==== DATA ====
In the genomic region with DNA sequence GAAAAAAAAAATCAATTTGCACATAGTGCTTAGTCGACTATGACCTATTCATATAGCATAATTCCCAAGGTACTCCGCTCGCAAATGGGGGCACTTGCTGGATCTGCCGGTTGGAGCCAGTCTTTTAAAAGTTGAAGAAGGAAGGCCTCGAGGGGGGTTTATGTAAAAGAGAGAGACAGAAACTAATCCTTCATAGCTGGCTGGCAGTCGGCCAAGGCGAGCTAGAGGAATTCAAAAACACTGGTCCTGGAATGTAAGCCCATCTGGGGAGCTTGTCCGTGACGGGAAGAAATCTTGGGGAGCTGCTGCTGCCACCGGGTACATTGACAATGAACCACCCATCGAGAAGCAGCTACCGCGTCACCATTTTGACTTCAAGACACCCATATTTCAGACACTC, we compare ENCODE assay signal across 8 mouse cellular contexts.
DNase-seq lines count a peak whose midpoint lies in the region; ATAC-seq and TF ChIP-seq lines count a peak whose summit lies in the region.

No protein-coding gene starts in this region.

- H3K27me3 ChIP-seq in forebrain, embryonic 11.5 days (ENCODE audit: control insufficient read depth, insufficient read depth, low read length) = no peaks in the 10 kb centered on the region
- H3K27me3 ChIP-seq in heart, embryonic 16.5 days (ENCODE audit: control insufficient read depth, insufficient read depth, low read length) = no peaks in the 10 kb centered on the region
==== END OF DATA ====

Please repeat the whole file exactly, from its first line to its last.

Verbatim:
In the genomic region with DNA sequence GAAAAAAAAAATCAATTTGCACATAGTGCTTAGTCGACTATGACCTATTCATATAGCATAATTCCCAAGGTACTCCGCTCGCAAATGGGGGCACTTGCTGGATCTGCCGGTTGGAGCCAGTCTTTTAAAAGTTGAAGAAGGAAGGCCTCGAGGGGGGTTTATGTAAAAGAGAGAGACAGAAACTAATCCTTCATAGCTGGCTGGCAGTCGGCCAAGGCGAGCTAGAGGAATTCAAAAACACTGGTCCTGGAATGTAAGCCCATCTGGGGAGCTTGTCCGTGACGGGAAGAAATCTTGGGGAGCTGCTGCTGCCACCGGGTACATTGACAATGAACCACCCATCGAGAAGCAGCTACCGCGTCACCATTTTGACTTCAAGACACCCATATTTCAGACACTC, we compare ENCODE assay signal across 8 mouse cellular contexts.
DNase-seq lines count a peak whose midpoint lies in the region; ATAC-seq and TF ChIP-seq lines count a peak whose summit lies in the region.

No protein-coding gene starts in this region.

- H3K27me3 ChIP-seq in forebrain, embryonic 11.5 days (ENCODE audit: control insufficient read depth, insufficient read depth, low read length) = no peaks in the 10 kb centered on the region
- H3K27me3 ChIP-seq in heart, embryonic 16.5 days (ENCODE audit: control insufficient read depth, insufficient read depth, low read length) = no peaks in the 10 kb centered on the region